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Entrevista exclusiva con el juez español Baltasar Garzón (Parte 1 de 2)

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This is Democracy Now! democracynow.org, the war and peace report. I'm Amy Goodman with Juan González We’re joined now by the Spanish judge Baltasar Garzón, perhaps one of the world’s most famous judges. Citing the doctrine of universal jurisdiction, Garzón has used the Spanish courts to investigate cases of torture, war crimes and other offenses around the world. In 1998, he ordered the arrest of former Chilean dictator Augusto Pinochet, a move that had led to Pinochet’s arrest and detention in Britain for 18 months. In 2003, Garzón indicted Osama bin Laden and dozens of other members of al-Qaeda. The indictment led to Europe’s biggest trial of alleged al-Qaeda operatives. Eighteen were eventually found guilty. Garzón also led the case against Argentine ex-naval officer Adolfo Scilingo for crimes committed during Argentina’s Dirty War. Scilingo is now serving a 640-year sentence. Garzón attempted to indict six high-ranking members of the Bush administration, including former Attorney General Alberto Gonzales, for their role in authorizing torture at Guantánamo and overseas. The case was eventually dropped. We now know, thanks to WikiLeaks, that the Bush administration privately pressured the Spanish government to drop the prosecution. While Judge Garzón has long been one of the world’s most feared judges, he is now facing his own legal battle. Thirteen months ago, he was indicted for exceeding his authority for launching an investigation into the disappearance of more than 100,000 Spanish civilians at the hands of supporters of General Francisco Franco during the Spanish Civil War. Garzón was suspended as a judge in May 2010 and is facing three separate trials. The attack on Garzón has been widely criticized by human rights defenders. Lotte Leicht of Human Rights Watch said, quote, "Garzón sought justice for victims of human rights abuses abroad and now he’s being punished for trying to do the same at home. The decision leaves Spain and Europe open to the charge of double standard." Judge Baltasar Garzón is here in New York this week to receive the first Abraham Lincoln Brigade Archives/Puffin Foundation Award for Human Rights Activism. He flew in from Spain last night, joins us in the studio today. Welcome to Democracy Now! Buenos días. Gracias. And thank you to Tony Geist for translating. Judge Garzón, let’s start with the latest news: the assassination of Osama bin Laden. You have condemned this. Why? Cualquier persona que dirige una organización terrorista como es al-Qaeda es objetivo de la justicia. En un estado de derecho la acción de la justicia debe ser prioritaria y cuando puede propiciarse esa acción, debe primar, en todo caso. Consecuentemente, por las noticias que tenemos, la detención de Bin Laden podía haber sido una realidad y que él mismo rindiera cuentas ante la justicia norteamericana o de cualquier otro país. Yet he was assassinated. Talk about the example you believe this sets. Resulta evidente que la acción de eliminación de Bin Laden es una acción que es un asesinato. Lo que ocurre es que de acuerdo con la legislación internacional, pues hay discrepancias en torno a si es legal o no legal, por la situación del conflicto norteamericano en la guerra contra el terror. Desde el punto de vista internacional no es la solución correcta. I wanted to ask you about the case, particular case, that you have been now indicted for, specifically overreaching your authority, supposedly, in terms of the investigation into the civilian deaths under the Franco regime. You prosecuted similar cases, where amnesties had been declared, in Argentina and Chile, and your government had no problem with that. But now, when you challenge the amnesty that was supposedly granted to the perpetrators of the Franco atrocities, suddenly the government has problems with your methods? Sí. Esa es la contradicción y la paradoja en una situación en la que España ha sido pionera en la Jurisdicción Universal. Y cuando se trata de analizar y de investigar los hechos propios se niega a hacerlo y se procesa al juez. Yo creo que es una obligación de todo juez investigar esos hechos y dar protección a las víctimas, verdad, justicia y reparación. And in terms of the particular powers of a judge in Spain that may differ from what we here in the United States understand as a judge’s power, that the judges in Spain have both a sort of prosecutorial as well as a judgment aspect to their responsibilities, could you explain that? Sí. Los jueces en España, los jueces de instrucción, son una mezcla del "prosecutor" norteamericano y del juez español. I wanted to ask you about the WikiLeaks revelations. In Spain, there’s a lot of attention, of the documents, the U.S. government cables that have come out, about U.S. interference with the judiciary in Spain. One of the WikiLeaks cables was signed by Edward Aguirre, who is the—President Bush’s ambassador to Spain, who met with you. And he was concerned about a number of issues, and the U.S. has been concerned about the case in which —you opened against six former Bush administration officials, including Attorney General Alberto Gonzales, for torture at Guantánamo. Explain this case and why it has now been dropped. En España se abrieron dos procedimientos sobre Guantánamo. Uno general, respecto de esas seis personas y otro particular por cuatro casos de tortura. El primero correspondió a un juzgado y el segundo a otro. El de cuatro casos de tortura es el que ha avanzado, es el que yo adelantaba y está planteado con carácter general por las torturas, aunque sin identificación de personas autoras. Por aplicación del principio de jurisdicción universal hemos solicitado a Estados Unidos que nos digan si están investigando esos hechos y en caso de que no contesten, España los investigará. Aparentemente son crímenes de tortura, crímenes contra la humanidad y por tanto hay obligación de investigarlos y que no queden impunes. The ambassador in the document, in the WikiLeaks cable, said you have an anti-American streak. Your response? No, you know, no, I don’t. Enemy against the United States, no. I think that is the justice, only justice, as the torture is a universal crime, is necessary to investigate. Only this. I’d like to ask you about—to go back to the case of the Franco era. The New York Times, in an editorial in support of you, said recently, "The real crime[s] in this case are the disappearances, not Mr. Garzón’s investigation. If, as seems likely, these were crimes against humanity under international law, Spain’s 1977 amnesty could not legally absolve them." Interestingly, the charges were brought against you initially by right-wing, pro-Franco groups in the country. So, in essence, some claim that the only one to be prosecuted for the crimes of the Franco era are the judge that has tried to investigate the cases. Could you—for Americans who are not familiar with what happened during the Franco era, could you talk a little bit about that? Esa es la contradicción y la paradoja: que no se quieran investigar los crímenes del franquismo y sí a quien los investiga. Entre 150 mil y 200 mil personas desaparecieron, como población civil. Esas desapariciones todavía siguen sin determinar dónde está el paradero de las víctimas. Es un delito permanente y por lo tanto no puede estar amparado por ninguna amnistía. Judge Baltasar Garzón, you have called for the exhumation of 19 unmarked graves, among them the one believed to contain the remains of the great poet, Federico García Lorca. Why? Se solicitó la exhumación de la tumba porque los familiares de los demás, personas que estaban supuestamente en el mismo lugar, así lo solicitaron. Y se le pidió al juez del lugar para que lo hiciera. And what do you hope to find? Al día de hoy la situación está paralizada porque el juez de Granada planteó el conflicto de jurisdicción conmigo y el Tribunal Supremo ha suspendido también esa decisión. El Tribunal Supremo ha suspendido esa decisión.Eso es bastante grave. So, we’re going to go to break, but when we come back, we want to talk to Judge Baltasar Garzón about what this means that he now has been indicted, he has been suspended, he can’t practice law right now in Spain, what it means for all of these cases. This is Democracy Now!, democracynow.org, The War and Peace Report. Back in a minute.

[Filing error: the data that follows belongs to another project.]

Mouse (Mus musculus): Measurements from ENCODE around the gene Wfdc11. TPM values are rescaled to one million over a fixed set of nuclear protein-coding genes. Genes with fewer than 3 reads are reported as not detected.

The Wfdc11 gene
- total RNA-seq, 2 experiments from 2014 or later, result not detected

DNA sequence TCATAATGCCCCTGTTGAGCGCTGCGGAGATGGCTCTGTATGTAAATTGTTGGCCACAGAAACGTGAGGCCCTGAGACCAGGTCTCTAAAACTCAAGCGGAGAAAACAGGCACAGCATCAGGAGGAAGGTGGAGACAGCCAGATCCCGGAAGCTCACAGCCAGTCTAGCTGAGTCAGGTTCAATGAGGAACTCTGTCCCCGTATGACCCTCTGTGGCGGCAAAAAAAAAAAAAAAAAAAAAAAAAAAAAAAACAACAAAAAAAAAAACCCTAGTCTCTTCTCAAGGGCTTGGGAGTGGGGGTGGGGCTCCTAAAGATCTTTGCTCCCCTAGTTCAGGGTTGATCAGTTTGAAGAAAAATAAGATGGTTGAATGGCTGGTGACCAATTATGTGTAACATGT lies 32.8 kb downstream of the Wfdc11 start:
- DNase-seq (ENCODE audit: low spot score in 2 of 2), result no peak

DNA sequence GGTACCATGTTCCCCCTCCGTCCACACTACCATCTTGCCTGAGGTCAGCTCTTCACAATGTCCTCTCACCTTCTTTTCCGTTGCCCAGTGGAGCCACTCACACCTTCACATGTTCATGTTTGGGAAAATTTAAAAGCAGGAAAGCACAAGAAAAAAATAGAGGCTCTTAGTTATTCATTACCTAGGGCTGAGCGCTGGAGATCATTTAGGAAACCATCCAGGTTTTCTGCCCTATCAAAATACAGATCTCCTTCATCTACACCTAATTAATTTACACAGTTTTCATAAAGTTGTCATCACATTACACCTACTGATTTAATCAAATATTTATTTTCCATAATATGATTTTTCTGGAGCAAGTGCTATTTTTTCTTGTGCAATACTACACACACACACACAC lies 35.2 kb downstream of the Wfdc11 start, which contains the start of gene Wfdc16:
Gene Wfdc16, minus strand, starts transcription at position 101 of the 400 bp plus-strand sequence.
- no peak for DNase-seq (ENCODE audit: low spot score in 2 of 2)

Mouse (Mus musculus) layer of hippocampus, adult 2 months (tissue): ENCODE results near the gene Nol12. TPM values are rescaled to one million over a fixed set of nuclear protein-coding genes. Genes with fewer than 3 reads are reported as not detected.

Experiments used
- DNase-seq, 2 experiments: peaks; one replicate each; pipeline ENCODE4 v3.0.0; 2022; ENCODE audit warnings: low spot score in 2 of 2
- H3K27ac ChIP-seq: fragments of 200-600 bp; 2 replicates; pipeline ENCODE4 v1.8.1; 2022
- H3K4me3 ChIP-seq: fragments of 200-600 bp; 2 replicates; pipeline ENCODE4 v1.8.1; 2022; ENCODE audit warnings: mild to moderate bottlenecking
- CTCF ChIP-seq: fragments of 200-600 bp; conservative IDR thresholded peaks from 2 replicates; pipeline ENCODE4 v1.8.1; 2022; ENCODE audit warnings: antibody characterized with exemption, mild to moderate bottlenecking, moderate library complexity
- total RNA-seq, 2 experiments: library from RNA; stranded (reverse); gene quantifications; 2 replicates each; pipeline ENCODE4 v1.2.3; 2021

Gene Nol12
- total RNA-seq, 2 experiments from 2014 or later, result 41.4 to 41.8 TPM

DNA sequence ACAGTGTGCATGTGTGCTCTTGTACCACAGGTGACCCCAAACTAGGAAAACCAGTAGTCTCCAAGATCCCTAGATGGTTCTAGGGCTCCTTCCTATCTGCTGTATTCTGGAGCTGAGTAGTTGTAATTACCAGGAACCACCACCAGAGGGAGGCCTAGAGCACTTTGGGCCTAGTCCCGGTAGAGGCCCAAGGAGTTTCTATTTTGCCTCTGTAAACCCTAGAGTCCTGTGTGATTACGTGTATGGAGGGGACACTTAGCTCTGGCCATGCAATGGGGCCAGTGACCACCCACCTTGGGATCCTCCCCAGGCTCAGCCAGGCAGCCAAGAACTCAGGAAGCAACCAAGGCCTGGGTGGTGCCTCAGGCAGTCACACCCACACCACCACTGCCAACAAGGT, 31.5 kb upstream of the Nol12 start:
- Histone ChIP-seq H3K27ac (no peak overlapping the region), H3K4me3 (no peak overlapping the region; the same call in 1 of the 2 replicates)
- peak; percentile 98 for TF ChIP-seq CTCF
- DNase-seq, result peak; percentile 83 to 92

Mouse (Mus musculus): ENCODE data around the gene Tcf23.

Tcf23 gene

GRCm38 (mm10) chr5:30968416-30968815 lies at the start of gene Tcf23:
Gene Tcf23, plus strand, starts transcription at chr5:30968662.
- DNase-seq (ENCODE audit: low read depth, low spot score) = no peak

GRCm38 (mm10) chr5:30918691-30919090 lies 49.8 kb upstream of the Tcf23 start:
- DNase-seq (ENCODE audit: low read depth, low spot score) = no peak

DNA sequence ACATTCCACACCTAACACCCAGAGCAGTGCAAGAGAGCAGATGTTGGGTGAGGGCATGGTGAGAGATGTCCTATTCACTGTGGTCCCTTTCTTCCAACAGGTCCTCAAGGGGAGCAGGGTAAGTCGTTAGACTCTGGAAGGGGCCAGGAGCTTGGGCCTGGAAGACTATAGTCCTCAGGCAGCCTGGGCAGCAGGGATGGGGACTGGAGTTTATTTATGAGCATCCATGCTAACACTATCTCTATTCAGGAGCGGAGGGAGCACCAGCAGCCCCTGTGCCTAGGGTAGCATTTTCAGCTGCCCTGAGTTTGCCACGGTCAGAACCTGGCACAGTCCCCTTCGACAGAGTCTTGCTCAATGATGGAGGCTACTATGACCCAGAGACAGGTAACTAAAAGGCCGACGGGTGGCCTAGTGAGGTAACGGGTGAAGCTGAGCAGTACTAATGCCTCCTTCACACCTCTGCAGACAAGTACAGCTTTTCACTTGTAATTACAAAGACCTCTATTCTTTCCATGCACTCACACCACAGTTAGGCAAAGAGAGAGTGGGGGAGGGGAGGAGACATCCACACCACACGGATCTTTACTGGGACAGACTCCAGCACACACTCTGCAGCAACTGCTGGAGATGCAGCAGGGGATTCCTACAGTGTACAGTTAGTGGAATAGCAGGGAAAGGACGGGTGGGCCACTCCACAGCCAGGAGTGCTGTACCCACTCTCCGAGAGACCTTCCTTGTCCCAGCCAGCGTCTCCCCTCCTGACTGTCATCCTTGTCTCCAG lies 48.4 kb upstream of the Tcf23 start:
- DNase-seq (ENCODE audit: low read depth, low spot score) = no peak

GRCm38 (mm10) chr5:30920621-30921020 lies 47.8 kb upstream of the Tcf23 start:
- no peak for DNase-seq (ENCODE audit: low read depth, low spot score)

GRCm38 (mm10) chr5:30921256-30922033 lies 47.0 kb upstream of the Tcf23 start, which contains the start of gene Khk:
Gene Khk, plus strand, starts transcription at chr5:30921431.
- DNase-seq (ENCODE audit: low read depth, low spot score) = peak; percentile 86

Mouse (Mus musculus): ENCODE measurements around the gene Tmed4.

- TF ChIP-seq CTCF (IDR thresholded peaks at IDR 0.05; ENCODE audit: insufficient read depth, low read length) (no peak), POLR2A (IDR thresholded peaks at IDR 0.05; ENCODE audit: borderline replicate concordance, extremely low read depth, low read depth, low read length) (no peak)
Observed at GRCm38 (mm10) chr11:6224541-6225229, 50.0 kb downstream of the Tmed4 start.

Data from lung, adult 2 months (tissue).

Video Details

Duration: 14 minutes and 4 seconds
Country: United States
Language: English
Producer: Democracy Now!
Views: 181
Posted by: democracynowes on May 13, 2011

Usando como fundamento la doctrina de jurisdicción universal, el juez español Baltasar Garzón ha conducido investigaciones en los tribunales españoles de casos de tortura, crímenes de guerra y otros delitos cometidos en todo el mundo. Mientras que Garzón ha sido uno de los jueces más temidos del mundo, actualmente se enfrenta a su propia batalla legal. El año pasado fue acusado de excederse en su autoridad al poner en marcha una investigación sobre la desaparición de más de 100.000 civiles a manos de partidarios del general Francisco Franco durante la Guerra Civil española. Garzón fue suspendido de su cargo de juez en mayo de 2010 y se enfrenta a tres juicios separados.